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Therapeutics

Meta-analysis: A single daily dose of aminoglycosides is as effective as multiple daily dosing in immunocompetent adults

ACP J Club. 1996 July-Aug;125:11. doi:10.7326/ACPJC-1996-125-1-011


Source Citation

Hatala R, Dinh T, Cook DJ. Once-daily aminoglycoside dosing in immunocompetent adults: a meta-analysis. Ann Intern Med. 1996 Apr 15;124:717-25. [PubMed ID: 8633831]


Abstract

Objective

To evaluate the efficacy, nephrotoxicity, and ototoxicity of once-daily aminoglycoside dosing compared with standard (multiple daily) dosing in immunocompetent adults.

Data sources

Studies were identified by searching MEDLINE (1966 to April 1995) using the keywords aminoglycosides (exploded), drug administration schedule, and adult. Additional articles were identified by hand searching of selected infectious disease journals from November 1994 to April 1995 and by scanning bibliographies of review articles, position papers, and identified articles. Primary authors of selected articles were also contacted to obtain a list of potentially relevant articles.

Study selection

Studies were selected if they were randomized controlled trials of an intravenous, once-daily aminoglycoside regimen compared with a multiple daily dosing regimen in infected, immunocompetent adults and if the outcomes assessed were efficacy, all-cause mortality, or toxicity. Studies were excluded if > 50% of patients had a lower urinary tract infection or if the aminoglycosides were given for surgical prophylaxis.

Data extraction

Data were extracted on bacteriologic cure (using individual study definition), clinical cure (using individual study definition), mortality, nephrotoxicity (defined as a rise in serum creatinine levels of at least 35 to 45 ┬Ámol/L during the study period), ototoxicity (defined as a 15-decibel change in hearing at any frequency), and methodologic quality. Additional information about outcome measures not provided in the published report was sought by contacting the primary investigators.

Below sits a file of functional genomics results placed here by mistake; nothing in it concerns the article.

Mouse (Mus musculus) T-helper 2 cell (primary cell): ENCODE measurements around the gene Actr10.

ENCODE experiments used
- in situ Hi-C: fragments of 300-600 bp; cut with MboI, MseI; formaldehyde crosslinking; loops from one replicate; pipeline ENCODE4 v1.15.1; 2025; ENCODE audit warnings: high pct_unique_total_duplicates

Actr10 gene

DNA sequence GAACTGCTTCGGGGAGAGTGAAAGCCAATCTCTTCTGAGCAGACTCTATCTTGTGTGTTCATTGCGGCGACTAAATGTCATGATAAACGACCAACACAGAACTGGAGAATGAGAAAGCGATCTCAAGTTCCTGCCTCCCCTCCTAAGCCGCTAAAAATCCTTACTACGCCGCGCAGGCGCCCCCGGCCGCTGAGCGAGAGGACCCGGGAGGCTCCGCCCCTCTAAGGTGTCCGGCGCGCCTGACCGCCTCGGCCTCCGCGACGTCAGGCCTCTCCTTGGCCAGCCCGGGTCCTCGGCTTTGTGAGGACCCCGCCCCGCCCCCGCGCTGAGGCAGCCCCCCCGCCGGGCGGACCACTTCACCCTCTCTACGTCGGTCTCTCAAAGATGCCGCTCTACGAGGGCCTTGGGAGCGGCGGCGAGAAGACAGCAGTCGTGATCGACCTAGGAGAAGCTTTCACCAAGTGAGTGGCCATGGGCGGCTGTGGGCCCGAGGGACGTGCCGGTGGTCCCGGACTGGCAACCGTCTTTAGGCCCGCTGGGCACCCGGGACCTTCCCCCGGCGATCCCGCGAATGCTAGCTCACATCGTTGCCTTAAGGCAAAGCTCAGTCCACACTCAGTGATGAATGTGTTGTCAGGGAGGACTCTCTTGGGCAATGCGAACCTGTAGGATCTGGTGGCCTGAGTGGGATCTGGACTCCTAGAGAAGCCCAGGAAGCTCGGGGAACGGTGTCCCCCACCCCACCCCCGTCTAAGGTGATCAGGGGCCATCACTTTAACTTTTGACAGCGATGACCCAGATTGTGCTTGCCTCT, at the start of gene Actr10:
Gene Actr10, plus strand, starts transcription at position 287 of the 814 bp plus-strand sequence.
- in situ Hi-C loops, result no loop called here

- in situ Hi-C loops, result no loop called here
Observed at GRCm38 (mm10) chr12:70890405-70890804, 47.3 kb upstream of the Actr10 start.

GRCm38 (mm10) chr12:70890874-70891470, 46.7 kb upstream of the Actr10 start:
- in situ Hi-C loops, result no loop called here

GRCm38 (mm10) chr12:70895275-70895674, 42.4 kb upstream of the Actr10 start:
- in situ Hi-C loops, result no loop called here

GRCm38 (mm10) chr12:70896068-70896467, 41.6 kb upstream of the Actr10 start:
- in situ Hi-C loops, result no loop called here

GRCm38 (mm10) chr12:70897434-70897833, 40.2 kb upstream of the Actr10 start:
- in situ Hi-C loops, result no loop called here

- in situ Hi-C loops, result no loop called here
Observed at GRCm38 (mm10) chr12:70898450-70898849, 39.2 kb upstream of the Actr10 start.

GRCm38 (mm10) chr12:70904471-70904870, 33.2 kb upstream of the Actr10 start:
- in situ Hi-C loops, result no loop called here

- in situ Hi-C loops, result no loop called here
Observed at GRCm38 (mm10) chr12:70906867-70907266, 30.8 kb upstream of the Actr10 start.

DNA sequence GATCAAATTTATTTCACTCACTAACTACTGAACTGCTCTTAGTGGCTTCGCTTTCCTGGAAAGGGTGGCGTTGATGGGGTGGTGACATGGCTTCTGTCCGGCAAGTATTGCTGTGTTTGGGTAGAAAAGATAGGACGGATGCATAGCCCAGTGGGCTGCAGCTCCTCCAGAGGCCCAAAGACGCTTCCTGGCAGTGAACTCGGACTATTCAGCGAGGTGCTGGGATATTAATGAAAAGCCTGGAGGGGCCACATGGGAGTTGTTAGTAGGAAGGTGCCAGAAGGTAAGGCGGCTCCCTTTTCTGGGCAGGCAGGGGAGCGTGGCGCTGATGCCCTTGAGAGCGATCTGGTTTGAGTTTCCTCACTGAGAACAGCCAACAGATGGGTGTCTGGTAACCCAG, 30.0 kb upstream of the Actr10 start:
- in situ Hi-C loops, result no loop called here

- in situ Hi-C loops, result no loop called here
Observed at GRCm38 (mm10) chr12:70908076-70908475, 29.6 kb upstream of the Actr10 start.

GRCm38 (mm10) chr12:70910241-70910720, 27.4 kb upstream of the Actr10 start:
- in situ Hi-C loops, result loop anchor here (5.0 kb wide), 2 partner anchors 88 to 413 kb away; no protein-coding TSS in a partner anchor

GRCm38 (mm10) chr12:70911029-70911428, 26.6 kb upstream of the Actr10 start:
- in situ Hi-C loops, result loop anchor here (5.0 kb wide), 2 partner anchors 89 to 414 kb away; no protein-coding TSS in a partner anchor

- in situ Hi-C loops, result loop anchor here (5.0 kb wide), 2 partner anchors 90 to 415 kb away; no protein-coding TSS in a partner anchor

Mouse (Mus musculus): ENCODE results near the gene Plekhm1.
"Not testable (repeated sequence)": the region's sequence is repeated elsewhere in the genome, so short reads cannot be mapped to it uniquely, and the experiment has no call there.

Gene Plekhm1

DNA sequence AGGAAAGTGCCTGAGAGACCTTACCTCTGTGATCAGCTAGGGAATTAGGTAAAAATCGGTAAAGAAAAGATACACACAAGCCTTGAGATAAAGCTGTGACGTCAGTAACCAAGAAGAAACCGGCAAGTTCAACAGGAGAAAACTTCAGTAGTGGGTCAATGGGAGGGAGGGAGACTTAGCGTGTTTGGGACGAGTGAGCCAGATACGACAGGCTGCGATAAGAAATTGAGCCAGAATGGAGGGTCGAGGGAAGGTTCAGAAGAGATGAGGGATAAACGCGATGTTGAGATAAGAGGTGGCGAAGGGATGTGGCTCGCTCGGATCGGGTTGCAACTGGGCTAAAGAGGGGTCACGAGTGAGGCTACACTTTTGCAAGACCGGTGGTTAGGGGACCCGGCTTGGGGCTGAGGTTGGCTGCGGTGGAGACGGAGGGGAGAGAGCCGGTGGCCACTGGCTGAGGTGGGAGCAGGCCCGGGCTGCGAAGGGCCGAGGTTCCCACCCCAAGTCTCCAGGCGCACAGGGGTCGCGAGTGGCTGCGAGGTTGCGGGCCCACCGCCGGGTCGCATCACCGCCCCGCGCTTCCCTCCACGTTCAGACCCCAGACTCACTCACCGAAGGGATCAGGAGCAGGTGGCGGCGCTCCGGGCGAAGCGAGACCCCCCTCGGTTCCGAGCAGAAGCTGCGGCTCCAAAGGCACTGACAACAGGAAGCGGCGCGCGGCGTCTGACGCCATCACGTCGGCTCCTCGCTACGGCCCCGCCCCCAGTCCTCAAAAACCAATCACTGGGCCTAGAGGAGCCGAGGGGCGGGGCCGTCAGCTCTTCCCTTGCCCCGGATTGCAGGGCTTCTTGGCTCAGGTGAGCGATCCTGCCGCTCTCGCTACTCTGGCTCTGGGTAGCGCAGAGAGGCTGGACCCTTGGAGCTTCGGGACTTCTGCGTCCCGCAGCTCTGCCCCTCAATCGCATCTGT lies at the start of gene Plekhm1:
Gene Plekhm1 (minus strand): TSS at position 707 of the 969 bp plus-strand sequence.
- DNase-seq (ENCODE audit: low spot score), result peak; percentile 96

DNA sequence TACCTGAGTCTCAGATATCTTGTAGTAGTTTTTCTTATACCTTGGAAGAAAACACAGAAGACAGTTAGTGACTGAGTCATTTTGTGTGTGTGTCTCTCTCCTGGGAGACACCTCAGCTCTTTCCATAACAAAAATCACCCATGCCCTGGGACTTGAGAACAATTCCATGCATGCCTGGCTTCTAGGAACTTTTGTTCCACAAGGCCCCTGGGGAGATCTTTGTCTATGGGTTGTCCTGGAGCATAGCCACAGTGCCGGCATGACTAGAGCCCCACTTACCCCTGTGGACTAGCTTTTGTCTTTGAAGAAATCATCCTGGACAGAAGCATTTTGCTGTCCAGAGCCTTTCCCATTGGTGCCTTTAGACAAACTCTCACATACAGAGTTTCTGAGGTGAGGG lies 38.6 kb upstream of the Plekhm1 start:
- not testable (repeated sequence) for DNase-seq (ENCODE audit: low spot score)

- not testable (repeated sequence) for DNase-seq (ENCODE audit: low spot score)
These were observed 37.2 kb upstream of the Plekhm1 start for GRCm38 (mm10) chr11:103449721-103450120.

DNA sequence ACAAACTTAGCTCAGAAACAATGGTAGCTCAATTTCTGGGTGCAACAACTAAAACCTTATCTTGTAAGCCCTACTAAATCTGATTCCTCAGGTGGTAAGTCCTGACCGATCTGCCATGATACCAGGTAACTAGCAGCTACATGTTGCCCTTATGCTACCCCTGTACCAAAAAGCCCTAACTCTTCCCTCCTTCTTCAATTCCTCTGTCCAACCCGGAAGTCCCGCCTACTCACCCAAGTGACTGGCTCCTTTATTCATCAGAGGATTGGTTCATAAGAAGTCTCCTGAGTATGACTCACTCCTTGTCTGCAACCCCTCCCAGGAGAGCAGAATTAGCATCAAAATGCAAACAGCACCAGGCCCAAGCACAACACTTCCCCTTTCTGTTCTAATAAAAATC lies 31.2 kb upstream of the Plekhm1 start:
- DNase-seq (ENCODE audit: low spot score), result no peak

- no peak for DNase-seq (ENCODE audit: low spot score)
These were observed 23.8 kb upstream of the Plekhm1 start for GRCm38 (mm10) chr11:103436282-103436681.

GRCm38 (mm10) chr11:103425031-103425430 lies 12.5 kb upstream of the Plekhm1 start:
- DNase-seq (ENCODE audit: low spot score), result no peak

Main results

42 studies were reviewed for study selection, and 13 met the criteria. Their mean methodologic quality score was 0.69 (range 0.50 to 0.91). Pooling data across studies, {84%}* of patients assigned to a once-daily dose attained bacteriologic cure compared with {77%}* assigned to standard aminoglycoside dosing (risk ratio 1.02, 95% CI 0.99 to 1.05), indicating equivalency between the two types of dosing. {7%}* of patients assigned to once-daily dosing died compared with {8%}* assigned to standard dosing (risk ratio 0.91, CI 0.63 to 1.31). The pooled risk ratio for nephrotoxicity was 0.87 (CI 0.60 to 1.26, {7% vs 8%}*) and for ototoxicity was 0.67 (CI 0.35 to 1.28, {4% vs 6%}*). Data for clinical cure were not pooled because of heterogeneity among studies.

Conclusion

Once-daily aminoglycoside dosing regimens in immunocompetent adults are equivalent to conventional dosing methods in terms of bacteriologic cure, nephrotoxicity, ototoxicity, and mortality.

Source of funding: None.

For article reprint: Dr. R. Hatala, Department of Medicine, Henderson General Hospital, 711 Concession Street, Hamilton, Ontario L8V 1C3, Canada. FAX 905-575-7320.

*Numbers calculated from data in article.


Updated Commentary